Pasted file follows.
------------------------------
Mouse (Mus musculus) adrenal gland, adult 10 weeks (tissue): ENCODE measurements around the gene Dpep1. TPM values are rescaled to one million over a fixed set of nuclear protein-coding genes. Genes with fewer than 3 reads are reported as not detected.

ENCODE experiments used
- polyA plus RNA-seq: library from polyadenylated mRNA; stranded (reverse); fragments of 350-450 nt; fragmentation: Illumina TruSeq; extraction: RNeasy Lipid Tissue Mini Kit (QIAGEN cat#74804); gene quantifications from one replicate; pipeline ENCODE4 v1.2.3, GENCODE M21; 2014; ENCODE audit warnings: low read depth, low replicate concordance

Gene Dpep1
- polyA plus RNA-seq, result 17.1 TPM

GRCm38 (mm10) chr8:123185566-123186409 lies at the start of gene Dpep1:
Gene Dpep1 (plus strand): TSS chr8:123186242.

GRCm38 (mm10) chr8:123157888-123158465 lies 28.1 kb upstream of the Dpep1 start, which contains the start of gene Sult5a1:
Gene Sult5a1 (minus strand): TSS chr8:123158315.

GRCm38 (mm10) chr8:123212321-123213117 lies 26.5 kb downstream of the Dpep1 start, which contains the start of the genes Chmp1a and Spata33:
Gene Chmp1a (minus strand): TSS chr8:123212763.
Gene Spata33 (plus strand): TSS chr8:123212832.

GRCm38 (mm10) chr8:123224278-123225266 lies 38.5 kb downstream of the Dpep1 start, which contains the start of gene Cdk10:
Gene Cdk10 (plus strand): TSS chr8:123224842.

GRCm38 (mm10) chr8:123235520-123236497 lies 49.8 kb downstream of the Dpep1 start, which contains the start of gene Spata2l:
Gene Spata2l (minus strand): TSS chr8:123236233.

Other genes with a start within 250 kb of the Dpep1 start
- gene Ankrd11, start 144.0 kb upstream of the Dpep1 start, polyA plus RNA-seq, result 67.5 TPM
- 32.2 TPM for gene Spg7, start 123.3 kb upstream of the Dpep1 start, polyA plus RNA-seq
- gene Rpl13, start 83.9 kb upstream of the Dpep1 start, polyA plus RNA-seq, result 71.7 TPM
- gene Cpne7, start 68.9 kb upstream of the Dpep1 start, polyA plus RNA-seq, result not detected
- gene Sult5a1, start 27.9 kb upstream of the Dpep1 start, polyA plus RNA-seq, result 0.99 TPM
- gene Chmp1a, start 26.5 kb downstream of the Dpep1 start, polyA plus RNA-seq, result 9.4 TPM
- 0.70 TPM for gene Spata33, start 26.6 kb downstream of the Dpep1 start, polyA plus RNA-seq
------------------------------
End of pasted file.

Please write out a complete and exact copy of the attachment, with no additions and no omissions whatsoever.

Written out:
Mouse (Mus musculus) adrenal gland, adult 10 weeks (tissue): ENCODE measurements around the gene Dpep1. TPM values are rescaled to one million over a fixed set of nuclear protein-coding genes. Genes with fewer than 3 reads are reported as not detected.

ENCODE experiments used
- polyA plus RNA-seq: library from polyadenylated mRNA; stranded (reverse); fragments of 350-450 nt; fragmentation: Illumina TruSeq; extraction: RNeasy Lipid Tissue Mini Kit (QIAGEN cat#74804); gene quantifications from one replicate; pipeline ENCODE4 v1.2.3, GENCODE M21; 2014; ENCODE audit warnings: low read depth, low replicate concordance

Gene Dpep1
- polyA plus RNA-seq, result 17.1 TPM

GRCm38 (mm10) chr8:123185566-123186409 lies at the start of gene Dpep1:
Gene Dpep1 (plus strand): TSS chr8:123186242.

GRCm38 (mm10) chr8:123157888-123158465 lies 28.1 kb upstream of the Dpep1 start, which contains the start of gene Sult5a1:
Gene Sult5a1 (minus strand): TSS chr8:123158315.

GRCm38 (mm10) chr8:123212321-123213117 lies 26.5 kb downstream of the Dpep1 start, which contains the start of the genes Chmp1a and Spata33:
Gene Chmp1a (minus strand): TSS chr8:123212763.
Gene Spata33 (plus strand): TSS chr8:123212832.

GRCm38 (mm10) chr8:123224278-123225266 lies 38.5 kb downstream of the Dpep1 start, which contains the start of gene Cdk10:
Gene Cdk10 (plus strand): TSS chr8:123224842.

GRCm38 (mm10) chr8:123235520-123236497 lies 49.8 kb downstream of the Dpep1 start, which contains the start of gene Spata2l:
Gene Spata2l (minus strand): TSS chr8:123236233.

Other genes with a start within 250 kb of the Dpep1 start
- gene Ankrd11, start 144.0 kb upstream of the Dpep1 start, polyA plus RNA-seq, result 67.5 TPM
- 32.2 TPM for gene Spg7, start 123.3 kb upstream of the Dpep1 start, polyA plus RNA-seq
- gene Rpl13, start 83.9 kb upstream of the Dpep1 start, polyA plus RNA-seq, result 71.7 TPM
- gene Cpne7, start 68.9 kb upstream of the Dpep1 start, polyA plus RNA-seq, result not detected
- gene Sult5a1, start 27.9 kb upstream of the Dpep1 start, polyA plus RNA-seq, result 0.99 TPM
- gene Chmp1a, start 26.5 kb downstream of the Dpep1 start, polyA plus RNA-seq, result 9.4 TPM
- 0.70 TPM for gene Spata33, start 26.6 kb downstream of the Dpep1 start, polyA plus RNA-seq